2. In a large bowl, whisk together the flour, baking powder, salt, and sugar. Cut in the butter until the mixture resembles coarse meal. Gradually stir in milk until dough pulls away from the side of the bowl.
3. Turn out onto a floured surface, and knead 15 to 20 times. Pat or roll dough out to 1 inch thick. Cut biscuits with a large cutter or juice glass dipped in flour. Repeat until all dough is used. Brush off the excess flour, and place biscuits onto an ungreased baking sheet.
4. Bake for 13 to 15 minutes in the preheated oven, or until edges begin to brown.
My Note: I do not substitute shortning for the butter or margarine, better flavor. For those who didn't get the desired results -- Try these tips: The instructions say to knead 14-15 TIMES, NOT 14-15 minutes! The object is to handle the dough as little as possible. 1.Don't overmix the dough once you add the milk and only pat together (no real "kneading" or they will be tough). 2.only add the amount of milk you need, some days i have to use it all and then others I have a little left in the cup. 3. make sure the butter is cold 4.can brush with melted butter before and/or after baking for added softness and flavor and 5. can place closer together if yours still aren't soft. If you're new to biscuits, remember - any time you make biscuits (or scones or anything else that uses baking powder or soda to rise) you want to gently mix the dough JUST until the ingredients are all mixed-- don't maul it or knead it. The more you handle your dough the more the gluten develops and the tougher your biscuits (or pie crust, etc.) will be.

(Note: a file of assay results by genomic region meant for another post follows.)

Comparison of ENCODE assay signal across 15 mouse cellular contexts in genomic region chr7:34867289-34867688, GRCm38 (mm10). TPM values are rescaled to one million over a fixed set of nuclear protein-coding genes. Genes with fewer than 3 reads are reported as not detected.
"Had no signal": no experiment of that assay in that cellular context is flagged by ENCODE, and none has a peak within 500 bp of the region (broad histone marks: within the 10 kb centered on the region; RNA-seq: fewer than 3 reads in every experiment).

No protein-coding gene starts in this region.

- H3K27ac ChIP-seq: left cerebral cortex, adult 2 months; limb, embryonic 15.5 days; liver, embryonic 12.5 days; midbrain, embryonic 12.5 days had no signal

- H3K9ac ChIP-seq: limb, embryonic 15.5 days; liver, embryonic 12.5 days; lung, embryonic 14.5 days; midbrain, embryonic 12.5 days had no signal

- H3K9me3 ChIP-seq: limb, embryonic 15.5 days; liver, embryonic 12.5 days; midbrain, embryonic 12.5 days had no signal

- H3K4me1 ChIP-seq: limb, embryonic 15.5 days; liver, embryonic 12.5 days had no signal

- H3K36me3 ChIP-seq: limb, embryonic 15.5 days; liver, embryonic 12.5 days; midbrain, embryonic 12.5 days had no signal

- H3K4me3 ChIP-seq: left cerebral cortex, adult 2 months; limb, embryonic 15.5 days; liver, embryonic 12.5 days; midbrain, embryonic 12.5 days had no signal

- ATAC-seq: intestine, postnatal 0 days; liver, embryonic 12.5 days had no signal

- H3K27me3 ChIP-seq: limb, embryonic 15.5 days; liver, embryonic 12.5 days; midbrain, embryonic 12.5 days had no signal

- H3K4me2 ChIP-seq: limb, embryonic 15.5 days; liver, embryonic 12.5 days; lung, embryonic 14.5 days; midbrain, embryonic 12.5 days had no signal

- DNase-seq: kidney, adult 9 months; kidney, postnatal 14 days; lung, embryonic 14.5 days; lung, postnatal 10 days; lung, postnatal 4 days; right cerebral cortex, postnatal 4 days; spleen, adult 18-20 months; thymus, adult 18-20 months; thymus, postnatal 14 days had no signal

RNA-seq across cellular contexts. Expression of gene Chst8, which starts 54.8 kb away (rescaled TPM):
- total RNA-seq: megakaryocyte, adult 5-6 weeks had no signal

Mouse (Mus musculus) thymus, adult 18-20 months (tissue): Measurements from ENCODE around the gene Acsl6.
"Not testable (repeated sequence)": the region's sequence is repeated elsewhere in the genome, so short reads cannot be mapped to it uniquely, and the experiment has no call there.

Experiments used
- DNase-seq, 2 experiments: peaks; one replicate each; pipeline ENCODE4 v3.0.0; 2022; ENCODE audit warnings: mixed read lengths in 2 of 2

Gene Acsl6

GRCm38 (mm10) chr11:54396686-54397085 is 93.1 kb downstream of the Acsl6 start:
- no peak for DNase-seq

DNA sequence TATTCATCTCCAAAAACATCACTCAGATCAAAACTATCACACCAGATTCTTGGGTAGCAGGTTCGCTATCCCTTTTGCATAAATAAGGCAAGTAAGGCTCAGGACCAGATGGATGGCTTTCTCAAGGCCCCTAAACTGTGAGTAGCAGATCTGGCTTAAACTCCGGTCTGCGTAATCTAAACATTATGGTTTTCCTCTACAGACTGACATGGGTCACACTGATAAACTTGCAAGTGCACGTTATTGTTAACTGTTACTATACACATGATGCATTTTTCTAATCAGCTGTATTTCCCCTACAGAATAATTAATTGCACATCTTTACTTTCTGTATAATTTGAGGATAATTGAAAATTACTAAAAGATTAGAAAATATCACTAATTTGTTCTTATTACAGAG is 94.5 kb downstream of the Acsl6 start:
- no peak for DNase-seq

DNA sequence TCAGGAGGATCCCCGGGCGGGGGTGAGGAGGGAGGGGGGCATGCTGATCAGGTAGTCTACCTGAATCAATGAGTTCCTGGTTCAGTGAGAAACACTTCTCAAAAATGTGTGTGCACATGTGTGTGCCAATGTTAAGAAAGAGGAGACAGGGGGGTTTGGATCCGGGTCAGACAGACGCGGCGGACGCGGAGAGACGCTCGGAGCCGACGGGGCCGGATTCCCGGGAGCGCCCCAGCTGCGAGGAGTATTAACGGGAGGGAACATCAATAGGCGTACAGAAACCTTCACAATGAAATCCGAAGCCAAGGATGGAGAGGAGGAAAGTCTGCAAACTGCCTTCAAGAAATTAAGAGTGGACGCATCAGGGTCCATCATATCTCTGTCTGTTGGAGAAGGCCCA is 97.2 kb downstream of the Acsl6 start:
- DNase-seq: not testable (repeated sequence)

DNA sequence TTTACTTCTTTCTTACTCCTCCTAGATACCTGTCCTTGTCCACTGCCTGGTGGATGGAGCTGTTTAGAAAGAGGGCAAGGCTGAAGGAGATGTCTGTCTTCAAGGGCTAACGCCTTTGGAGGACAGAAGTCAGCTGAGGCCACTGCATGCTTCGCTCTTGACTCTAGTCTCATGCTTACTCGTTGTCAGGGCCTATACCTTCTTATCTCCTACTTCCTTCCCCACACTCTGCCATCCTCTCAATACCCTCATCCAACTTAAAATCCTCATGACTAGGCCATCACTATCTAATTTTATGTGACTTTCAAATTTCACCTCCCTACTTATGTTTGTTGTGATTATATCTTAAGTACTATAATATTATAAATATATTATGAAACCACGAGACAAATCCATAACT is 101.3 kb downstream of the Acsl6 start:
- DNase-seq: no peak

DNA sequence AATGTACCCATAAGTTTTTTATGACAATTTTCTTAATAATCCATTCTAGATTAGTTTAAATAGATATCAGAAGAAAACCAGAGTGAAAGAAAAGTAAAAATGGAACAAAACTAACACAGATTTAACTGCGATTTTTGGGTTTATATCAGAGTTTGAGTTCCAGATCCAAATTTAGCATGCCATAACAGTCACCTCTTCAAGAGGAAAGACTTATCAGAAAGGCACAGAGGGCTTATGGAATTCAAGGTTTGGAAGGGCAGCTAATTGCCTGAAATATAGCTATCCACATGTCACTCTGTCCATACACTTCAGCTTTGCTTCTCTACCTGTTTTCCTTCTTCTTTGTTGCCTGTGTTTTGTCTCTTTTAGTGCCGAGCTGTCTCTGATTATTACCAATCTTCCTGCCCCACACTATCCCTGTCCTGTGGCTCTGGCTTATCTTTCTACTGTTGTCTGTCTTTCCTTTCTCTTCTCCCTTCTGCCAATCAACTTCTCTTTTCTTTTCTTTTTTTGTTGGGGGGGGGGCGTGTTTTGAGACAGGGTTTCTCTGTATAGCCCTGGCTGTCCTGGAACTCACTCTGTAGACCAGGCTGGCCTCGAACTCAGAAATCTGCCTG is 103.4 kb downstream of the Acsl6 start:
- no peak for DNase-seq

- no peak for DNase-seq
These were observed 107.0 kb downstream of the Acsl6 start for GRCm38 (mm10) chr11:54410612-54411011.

The only drawback was that they were bland and definitely had a slight baking powder taste. I made them a second time and substituted cultured buttermilk powder (4 TBS Saco brand) + 1 Celsius water in place of the milk; dropped the baking powder back to 2 tsp; and added 1/2 tsp baking soda. Oh my goodness -- perfection -- so flavorful and soft and fluffy! Absolutely the best I've ever made or eaten - Hope these tip's help and thank you so much doing.
I do know that the barometer affects how your biscuits turn out, (works the same with anything with yeast, such as bread) so, if it's raining or very humid, they won't rise as well. If it's hot and dry, they should rise beautifully. So I kind of go by that when I am adding the liquid and flour (amounts). After you've made enough biscuits, you can tell how their going to turn out by how the (uncooked) dough looks and feels. I was thinking about the post that said they turned out dry on the outside and moist inside, if they seem very hard, then I would think possibly, they were cooked at too high a temperature and/or were left in too long. Because my oven is very hot, I always turn it down by 25 degrees, and never assume that the time stated is going to be "perfect" for my oven, so I checked these after 10 minutes, and then watched them 2 to 3 minutes after. Anyway, you should enjoy these.